Halal is an Arabic word, which means lawful or legally permitted. Under the religious Islamic Law, Halal diet refers to all foods that a devout Muslim is allowed to eat; the opposite of Halal is Haram and refers to the things that a Muslim is prohibited from consuming. The Halal food culture is followed as a rule in almost all Islamic countries and many non Islamic countries are slowly opening up to Halal food labeling. Halal recipes include all vegetarian preparations and the non-vegetarian dishes prepared using Dhabiha meat (meat processed in accordance to Islamic rules).
History and Islamic Significance of Halal Food
Halal is a universal term that refers to everything that the religious texts of Islam permit a Muslim to engage into and Halal food is the dietary manifestation of this rule. According to these rules, all foods can be divided into 3 categories – Halal (the permissible foods), Haram (the forbidden foods), and Mashbooh (the questionable foods or foods that may be termed Halal depending on the ingredients used.)
However, an exception to the Halal food laws does exist. According to Surah 2:173 of Holy Quran, if a devout Muslim is faced with a starvation situation and has no other food available for consumption then, in such a condition a non-Halal food may be considered as Halal.
According to many religious scholars and food historians, the rules of Halal recipes were constituted as a means of ensuring purity and cleanliness of food. The Halal food laws have a lot of similarities with Kosher food Laws practiced by devout Jews.
Dietary Laws Governing Halal Food Consumption
The Sharia clearly demarcates all foods that are Halal from the foods considered as Haram. According to these rules, the following are considered as Haram or prohibited from consumption:
· Pork/swine and its by-products.
· Blood and any meat or food consisting of blood.
· Carnivorous land animals.
· Animals slaughtered as a sacrifice to anyone but Allah.
· Animals not slaughtered in accordance to Dhabiha rules (the Islamic rules for slaughtering animals).
· Animals killed or savaged by animals of prey (other than humans).
· Alcohol and other intoxicating drinks and food substances.
· Seafood with fangs (crocodile, certain catfish, etc.)
· Amphibians like frogs and crocodile.
The Mashbooh is a category of food products which might contain ingredients that may or may not be Halal. Foods like food flavorings (at times contain alcohol as solvent), enzymes (may be derived from pork), and emulsifiers are Mashbooh foods and can be eaten only if the origin and process of manufacture is known.
All foods other than the aforementioned ones are considered as Halal and can be freely consumed by Muslims or the followers of the doctrines of Islam. Along with these food restrictions, according to Halal dietary practices, one should eat only when hungry and fill himself only to two thirds of his capacity.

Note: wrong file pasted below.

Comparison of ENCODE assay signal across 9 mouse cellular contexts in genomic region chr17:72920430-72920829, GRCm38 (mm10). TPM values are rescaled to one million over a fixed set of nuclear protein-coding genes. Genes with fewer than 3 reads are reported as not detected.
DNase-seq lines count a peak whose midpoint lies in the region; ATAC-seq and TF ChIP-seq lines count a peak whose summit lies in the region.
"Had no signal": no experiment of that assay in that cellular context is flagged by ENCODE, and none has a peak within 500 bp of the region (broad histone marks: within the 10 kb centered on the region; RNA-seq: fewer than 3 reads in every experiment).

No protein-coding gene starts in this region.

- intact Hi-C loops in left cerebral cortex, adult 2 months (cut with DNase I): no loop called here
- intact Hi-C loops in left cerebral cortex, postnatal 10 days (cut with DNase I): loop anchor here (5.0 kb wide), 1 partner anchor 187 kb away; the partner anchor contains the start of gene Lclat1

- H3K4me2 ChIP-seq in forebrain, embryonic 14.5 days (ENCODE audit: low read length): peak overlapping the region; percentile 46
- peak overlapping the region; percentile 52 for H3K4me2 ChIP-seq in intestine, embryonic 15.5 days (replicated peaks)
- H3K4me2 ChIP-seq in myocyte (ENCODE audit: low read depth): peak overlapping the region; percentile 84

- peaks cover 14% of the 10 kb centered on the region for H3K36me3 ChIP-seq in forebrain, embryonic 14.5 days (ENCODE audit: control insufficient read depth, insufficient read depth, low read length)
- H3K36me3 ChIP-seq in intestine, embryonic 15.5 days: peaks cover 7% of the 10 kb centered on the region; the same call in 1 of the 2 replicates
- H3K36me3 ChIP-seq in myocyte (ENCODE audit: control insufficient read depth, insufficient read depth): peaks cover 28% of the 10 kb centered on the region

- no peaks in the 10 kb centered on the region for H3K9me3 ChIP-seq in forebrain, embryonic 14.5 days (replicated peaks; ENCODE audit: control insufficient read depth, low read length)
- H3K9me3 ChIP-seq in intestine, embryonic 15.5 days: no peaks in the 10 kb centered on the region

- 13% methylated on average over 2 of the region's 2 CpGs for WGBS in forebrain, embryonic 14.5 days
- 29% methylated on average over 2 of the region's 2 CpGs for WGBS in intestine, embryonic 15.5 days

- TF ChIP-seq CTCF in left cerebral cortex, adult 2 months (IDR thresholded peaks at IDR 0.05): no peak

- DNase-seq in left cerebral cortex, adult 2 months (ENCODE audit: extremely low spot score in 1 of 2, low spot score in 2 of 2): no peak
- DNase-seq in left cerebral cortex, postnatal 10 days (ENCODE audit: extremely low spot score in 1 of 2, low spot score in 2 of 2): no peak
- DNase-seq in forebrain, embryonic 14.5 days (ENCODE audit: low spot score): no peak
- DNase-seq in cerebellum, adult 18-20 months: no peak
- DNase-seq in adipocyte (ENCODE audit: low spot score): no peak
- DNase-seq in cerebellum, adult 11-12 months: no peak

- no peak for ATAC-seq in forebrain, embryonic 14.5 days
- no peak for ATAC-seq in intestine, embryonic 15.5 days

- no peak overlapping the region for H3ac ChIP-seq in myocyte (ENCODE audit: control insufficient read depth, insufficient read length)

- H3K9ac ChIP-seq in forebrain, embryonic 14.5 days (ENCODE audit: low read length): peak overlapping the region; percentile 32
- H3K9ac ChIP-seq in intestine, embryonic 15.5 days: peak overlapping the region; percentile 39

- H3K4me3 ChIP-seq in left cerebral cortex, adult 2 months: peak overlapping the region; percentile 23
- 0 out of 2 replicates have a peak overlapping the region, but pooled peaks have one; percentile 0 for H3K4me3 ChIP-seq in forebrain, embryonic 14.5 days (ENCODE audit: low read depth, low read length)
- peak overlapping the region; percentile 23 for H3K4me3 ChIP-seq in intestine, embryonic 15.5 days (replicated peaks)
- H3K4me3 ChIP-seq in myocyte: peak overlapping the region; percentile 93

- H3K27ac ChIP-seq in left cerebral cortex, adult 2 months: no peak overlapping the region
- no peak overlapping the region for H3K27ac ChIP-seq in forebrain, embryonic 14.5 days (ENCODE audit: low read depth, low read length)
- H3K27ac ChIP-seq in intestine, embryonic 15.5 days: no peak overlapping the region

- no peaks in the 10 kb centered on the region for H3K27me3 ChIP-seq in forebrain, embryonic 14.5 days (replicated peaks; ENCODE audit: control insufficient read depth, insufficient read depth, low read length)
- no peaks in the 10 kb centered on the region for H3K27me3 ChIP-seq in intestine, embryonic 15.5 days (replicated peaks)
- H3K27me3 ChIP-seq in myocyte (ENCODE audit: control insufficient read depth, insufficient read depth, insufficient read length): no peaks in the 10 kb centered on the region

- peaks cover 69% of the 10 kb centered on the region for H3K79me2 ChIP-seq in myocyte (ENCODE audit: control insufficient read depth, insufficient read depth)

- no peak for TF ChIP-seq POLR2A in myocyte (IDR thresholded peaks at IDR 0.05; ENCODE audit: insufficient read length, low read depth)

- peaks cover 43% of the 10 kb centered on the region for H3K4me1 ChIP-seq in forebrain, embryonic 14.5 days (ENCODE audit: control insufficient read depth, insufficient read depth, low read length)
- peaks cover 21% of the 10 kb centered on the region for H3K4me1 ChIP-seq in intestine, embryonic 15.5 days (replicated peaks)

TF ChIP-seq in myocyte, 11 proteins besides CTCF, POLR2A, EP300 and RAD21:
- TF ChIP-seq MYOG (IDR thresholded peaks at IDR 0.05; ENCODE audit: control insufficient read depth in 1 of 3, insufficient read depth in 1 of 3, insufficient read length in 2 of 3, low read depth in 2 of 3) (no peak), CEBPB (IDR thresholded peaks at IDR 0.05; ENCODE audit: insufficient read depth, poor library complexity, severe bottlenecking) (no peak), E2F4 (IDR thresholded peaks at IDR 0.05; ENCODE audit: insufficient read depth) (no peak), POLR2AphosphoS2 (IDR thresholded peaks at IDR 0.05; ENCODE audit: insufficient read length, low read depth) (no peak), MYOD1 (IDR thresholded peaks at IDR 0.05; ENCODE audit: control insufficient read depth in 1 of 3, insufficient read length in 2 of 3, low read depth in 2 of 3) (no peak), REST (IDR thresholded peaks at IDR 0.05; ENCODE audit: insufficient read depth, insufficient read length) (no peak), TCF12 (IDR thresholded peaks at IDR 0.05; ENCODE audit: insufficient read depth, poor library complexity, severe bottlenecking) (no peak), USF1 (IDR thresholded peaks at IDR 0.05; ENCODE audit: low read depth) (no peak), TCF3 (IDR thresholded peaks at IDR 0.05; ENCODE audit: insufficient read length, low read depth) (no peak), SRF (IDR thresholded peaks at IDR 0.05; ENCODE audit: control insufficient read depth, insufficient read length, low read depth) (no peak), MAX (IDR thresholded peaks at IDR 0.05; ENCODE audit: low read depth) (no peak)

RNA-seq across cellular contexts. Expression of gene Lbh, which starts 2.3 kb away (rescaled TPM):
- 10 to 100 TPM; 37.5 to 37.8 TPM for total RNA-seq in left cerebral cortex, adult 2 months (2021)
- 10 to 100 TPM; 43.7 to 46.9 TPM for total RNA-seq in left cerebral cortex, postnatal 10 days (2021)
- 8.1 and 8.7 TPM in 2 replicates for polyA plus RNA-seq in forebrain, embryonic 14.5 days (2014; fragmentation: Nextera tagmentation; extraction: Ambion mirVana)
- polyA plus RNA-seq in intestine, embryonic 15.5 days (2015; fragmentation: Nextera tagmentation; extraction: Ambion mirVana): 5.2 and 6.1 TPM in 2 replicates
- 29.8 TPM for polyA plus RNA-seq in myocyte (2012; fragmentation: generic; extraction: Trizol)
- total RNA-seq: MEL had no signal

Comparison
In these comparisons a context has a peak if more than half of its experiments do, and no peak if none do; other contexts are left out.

Dhabiha – the Islamic rules for Slaughtering Animals
The prescribed method of slaughtering all “land animals” in Islam is called Dabiha or Tabiha. According to these rules, stunning, strangling, beating, or poisoning an animal before death is forbidden. According to Sharia a single swift, deep incision with a sharp knife must be administered on the neck of the animal, so that the jugular veins and carotid arteries are slit but the spinal cord is left intact. This causes the severe bleeding leaving negligible traces of blood in the animal. Moreover, since the spinal cord is not damaged the respiration, pulse, and muscle contractions continue, which results in thorough bleeding of the animal.
The concept of Dhabiha is based on the belief that blood is impure and harbors several germs that are unhealthy and hence, the animal must be freed from all blood before processing the meat.
Dietary Routine Based on Halal Recipes
A typical diet plan or diet routine of a person following the doctrines of Halal diet may include:
Breakfast: Breakfast cereals with milk, fruit juice, eggs, and tea or coffee,
Lunch: Bread, beef/chicken stew, mixed salad, and stir-fried vegetables.
Evening Snacks: Oatmeal cakes, a fruit, and tea/coffee
Dinner: Lentil soup (daal), rice preparation, curried vegetables, and yogurt.
Dessert: A single serving ofJalebi/Kheer/Sevayya/Malpua/Baamiya
This is merely an example and a follower of Halal diet may include many other Halal dishes depending upon his/her taste preferences. However, while purchasing ready-made food products or eating out, one must be wary of inconspicuous or indirect usage non-Halal dishes. It is always recommended that you purchase food and food products only from Halal certified outlets.
Health Benefits of Halal Recipes
According to the doctrines of Islam, following Sharia and consuming Halal recipes is more about obeying the sayings of Allah and the apparent health benefits are all secondary. However, according to some studies conducted, Halal dishes and Halal meat are less susceptible to microbial contamination and more sustainable forms of food processing.
Halal Food Trivia
The Tex-Mex Beef Co., a Huston based meat and poultry distribution company, was the first to supply Halal meat at retail store level in USA.